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Malegaon accused doesn't want bail

On Tuesday, the Special Maharashtra Control of Organised Crime Act (MCOCA) court granted bail to two accused in the case, Sudhakar Chaturvedi and Sudhakar Dhar Diwedi, on cash surety of Rs 5 lakh each.

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Malegaon accused doesn't want bail
Rakesh Dhawade
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While others accused in the 2008 Malegaon Blast case have been filing bail pleas in court, in a curious case, Rakesh Dhawade says he does not wish to be released on bail and is happy with confinement. Dhawade says he wants to complete his research work on weapons and armour, and jail is the only place he can think peacefully.

On Tuesday, the Special Maharashtra Control of Organised Crime Act (MCOCA) court granted bail to two accused in the case, Sudhakar Chaturvedi and Sudhakar Dhar Diwedi, on cash surety of Rs 5 lakh each.

"Now that everyone has applied for bail," says advocate Nita Dhawade, his sister and lawyer, "I thought even I should apply for his bail. We were sure that on the grounds of merits of the case, I could get him out of the jail. However, he refused."

Dhawade, who is lodged in Taloja jail, has been researching the manufacture of arms and armour for nine years. Ironically, he was arrested for unauthorised or illegal purchase and sale of firearms to accused Lieutenant Colonel Prasad Purohit, allegedly for the purpose of terror activities.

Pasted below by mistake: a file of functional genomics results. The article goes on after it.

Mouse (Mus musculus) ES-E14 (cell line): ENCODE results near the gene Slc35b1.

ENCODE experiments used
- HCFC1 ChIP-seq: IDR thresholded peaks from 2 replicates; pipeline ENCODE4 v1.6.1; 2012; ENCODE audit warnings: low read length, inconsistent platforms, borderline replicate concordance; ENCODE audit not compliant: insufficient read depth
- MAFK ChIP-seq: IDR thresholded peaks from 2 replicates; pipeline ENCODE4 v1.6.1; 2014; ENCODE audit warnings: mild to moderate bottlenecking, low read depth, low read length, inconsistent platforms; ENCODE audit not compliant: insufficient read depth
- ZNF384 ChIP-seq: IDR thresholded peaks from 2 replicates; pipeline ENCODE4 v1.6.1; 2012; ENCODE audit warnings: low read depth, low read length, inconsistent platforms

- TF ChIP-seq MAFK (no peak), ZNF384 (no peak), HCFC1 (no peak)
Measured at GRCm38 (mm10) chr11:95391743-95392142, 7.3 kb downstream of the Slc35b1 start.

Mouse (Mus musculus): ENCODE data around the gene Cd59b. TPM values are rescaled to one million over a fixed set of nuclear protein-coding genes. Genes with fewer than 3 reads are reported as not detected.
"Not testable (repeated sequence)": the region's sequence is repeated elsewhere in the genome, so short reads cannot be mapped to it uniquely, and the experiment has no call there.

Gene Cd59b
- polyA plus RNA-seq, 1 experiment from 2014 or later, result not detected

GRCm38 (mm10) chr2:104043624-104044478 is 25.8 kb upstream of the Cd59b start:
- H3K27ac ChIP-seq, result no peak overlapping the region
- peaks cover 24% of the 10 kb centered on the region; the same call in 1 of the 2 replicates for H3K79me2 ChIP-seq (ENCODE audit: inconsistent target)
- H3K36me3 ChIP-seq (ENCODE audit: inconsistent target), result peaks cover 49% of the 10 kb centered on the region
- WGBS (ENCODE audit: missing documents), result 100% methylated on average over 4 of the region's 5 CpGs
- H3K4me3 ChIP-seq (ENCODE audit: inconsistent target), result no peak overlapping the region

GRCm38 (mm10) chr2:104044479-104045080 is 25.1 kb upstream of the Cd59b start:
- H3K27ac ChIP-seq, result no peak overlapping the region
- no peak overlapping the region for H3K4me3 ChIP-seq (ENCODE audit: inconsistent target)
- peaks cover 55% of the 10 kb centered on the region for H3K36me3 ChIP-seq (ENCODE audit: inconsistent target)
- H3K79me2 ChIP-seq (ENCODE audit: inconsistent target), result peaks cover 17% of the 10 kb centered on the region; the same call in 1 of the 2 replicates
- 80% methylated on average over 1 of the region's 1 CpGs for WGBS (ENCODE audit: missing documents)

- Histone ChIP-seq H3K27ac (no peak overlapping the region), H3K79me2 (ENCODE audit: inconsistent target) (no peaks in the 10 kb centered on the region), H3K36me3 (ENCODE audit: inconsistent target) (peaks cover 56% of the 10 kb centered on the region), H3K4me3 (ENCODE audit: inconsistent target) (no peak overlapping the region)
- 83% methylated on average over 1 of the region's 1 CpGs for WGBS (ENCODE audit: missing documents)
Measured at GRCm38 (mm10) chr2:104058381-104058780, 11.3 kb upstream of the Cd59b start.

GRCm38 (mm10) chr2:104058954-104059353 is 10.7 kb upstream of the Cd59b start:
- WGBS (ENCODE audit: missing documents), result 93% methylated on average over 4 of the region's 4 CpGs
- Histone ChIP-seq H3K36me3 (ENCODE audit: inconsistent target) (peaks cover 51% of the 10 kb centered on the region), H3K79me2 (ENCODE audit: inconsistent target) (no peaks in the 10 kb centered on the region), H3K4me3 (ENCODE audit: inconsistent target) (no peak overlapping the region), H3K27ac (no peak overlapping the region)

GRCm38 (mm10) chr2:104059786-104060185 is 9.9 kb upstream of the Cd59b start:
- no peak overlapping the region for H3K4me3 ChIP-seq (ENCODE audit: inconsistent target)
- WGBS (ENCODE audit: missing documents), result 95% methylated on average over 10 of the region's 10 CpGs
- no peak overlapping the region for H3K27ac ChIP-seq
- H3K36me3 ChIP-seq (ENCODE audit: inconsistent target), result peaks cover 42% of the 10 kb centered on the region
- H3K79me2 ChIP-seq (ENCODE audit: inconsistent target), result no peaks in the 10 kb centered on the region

"He says that his basic needs of food and shelter are taken care of by the State," says Nita, "and due to solitary confinement, he is away from any intrusions. He said that he needs peace of mind, which he will not get once he is released, as he will get busy with family responsibilities. Rakesh does not have too many expectations. He believes in simple living and high thinking."

She says his interest in weaponry comes from their forefathers, who were part of Shivaji Maharaj's army. "When you ask him about a weapon," she elaborates, "he sees it as a piece of creativity, not violence. His idea is to create awareness for the next generation. He says research on armament has always been neglected due to lack of interest and due to the false perception that it is directly related only to war and violence."

Dhawade believes one must change this viewpoint and help people see history in its true form and understand the ways in which its various aspects interact with each other and co-exist in harmony. He hopes his research will help do this.

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